• Super Responsive
  • Highly Customizable with Chroma
  • Shorter Actuation & Very Light
  • Nice Build Quality
  • Braided Cable


  • Very Cheap Keycaps (ABS)
  • Unjustifiable Price Tag

With more and more keyboards in the market – it’s hard to find the right ones. We are talking about Mechanical Keyboard and sorts by the way. We have those Cherry MX Switches, then, we also have optical switches in the market – which uses laser or a light source instead. Finally, we have those proprietary mechanical switches that’s used by one company only – like the Logitech G Romer-G Switches. Today, not only we have these but also hybrid switches that companies like Razer makes. We have been using the Razer Huntsman Keyboard for more than 2 weeks right now and it’s about time to give our final verdict in our Razer Huntsman Review.

Build Quality


The Razer Huntsman has a decent build to it. On the top the keys are hovering and there isn’t any plate that keeps the keys inside. It’s more of a open design. The body comprises of a metal plate which holds the switches and a plastic base where all the components are tucked in. The whole body construction is pretty decent and it’s solid. The metal plate on the top adds a premium feel and a design like this has it’s advantage – like cleaning it is going to very easy.


One of the important aspect of a keyboard would be the Keycaps. The Razer Huntsman uses a Single Shot ABS Keycaps. ABS Keycaps are lightweight and they are cheaper – making it the most affordable and commonly used keycaps in the budget keyboard segment. These particular key caps has its cons – it has the capability to shine even faster than keycaps like PBT for instance – this can cause a huge problem. If by any chance, you touch your keyboard while eating fried chicken or something, those oily fingers are just good enough to make it shiny. It feels very hollow too.

Do take note that these keys are not resistant to chemicals – which means – wiping with alcohol would just make things worse. So, you have to be very careful and the chances of replacing the key caps would be high. But the problem is – with non standard key layout, finding spares or replacement is going to be hard in general.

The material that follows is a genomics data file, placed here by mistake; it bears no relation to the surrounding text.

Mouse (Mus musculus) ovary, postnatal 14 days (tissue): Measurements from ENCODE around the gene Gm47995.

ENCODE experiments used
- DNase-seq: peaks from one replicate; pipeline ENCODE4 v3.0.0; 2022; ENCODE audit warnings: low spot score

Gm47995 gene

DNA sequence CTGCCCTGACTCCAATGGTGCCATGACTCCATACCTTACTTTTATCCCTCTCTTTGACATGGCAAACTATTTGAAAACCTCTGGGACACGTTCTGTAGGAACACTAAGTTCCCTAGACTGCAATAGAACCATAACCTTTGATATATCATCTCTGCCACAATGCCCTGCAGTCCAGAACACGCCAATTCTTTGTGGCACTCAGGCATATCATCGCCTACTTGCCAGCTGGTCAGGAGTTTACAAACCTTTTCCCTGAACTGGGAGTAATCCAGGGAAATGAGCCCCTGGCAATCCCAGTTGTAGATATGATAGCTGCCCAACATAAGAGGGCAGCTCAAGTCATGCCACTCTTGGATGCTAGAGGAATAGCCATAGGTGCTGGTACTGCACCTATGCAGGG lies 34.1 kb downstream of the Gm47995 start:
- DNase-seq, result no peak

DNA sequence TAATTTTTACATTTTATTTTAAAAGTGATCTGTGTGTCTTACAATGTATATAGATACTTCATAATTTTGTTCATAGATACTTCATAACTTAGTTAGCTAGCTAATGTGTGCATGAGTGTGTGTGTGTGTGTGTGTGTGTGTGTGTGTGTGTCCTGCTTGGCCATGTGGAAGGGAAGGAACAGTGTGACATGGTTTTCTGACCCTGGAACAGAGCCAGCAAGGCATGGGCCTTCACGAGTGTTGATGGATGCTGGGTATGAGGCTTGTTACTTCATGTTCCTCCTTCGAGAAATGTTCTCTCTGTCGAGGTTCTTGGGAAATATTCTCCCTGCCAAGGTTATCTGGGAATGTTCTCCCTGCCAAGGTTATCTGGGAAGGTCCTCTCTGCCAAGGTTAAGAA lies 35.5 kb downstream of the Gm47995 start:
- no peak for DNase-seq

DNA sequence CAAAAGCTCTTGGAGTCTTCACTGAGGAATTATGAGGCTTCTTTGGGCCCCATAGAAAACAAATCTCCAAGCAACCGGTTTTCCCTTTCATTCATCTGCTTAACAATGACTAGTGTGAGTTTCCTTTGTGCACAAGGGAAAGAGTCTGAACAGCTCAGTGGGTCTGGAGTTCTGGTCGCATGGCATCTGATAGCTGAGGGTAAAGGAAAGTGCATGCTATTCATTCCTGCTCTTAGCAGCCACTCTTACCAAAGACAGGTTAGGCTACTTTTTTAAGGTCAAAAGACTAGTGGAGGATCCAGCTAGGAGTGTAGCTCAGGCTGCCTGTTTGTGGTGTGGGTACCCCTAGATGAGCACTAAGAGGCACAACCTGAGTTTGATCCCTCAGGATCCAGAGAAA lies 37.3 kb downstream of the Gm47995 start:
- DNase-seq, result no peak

One other thing to note is that, the cable on this keyboard is braided and it adds durability – which is a nice touch.



The Razer Huntsman does not come with a wrist rest. It’s only available on the Elite but if you have your own wrist Rest or something, yeah sure – that works too. One other thing is that – the keyboard does have inclines at the back to give the raised typing experience. You have two different feet – one goes up to 4 degrees and the other one goes up to 8 degrees. With that said, it does work as it claims but almost 90% percent of the time, the feet would just close back even due to the slightest movement. I was very disappointed with that and I just had to place my keyboard on a different incline instead.

Features: Razer Chroma


One of the features that these Razer Huntsman keyboard comes with is the support for Razer Chroma. Now for this to work, you have to make sure that you have an internet connection and you’ll have to download Razer Synapse 3.0. Even if you can’t find it, the moment you connect the keyboard to your PC or laptop, you’ll see a pop-up for installing the Razer Synapse with no problems.

After you install, there’s just tons of customization you could do with the app itself. For one, you can change the lighting to various modes like: Fire, Breathing, Reactive, Ripple and many more. Once you switch over to advanced effects, there’s more to it. You can customize the keyboard with the help of Chroma Studio. It also allows you to integrate the keyboard to apps and games respectively.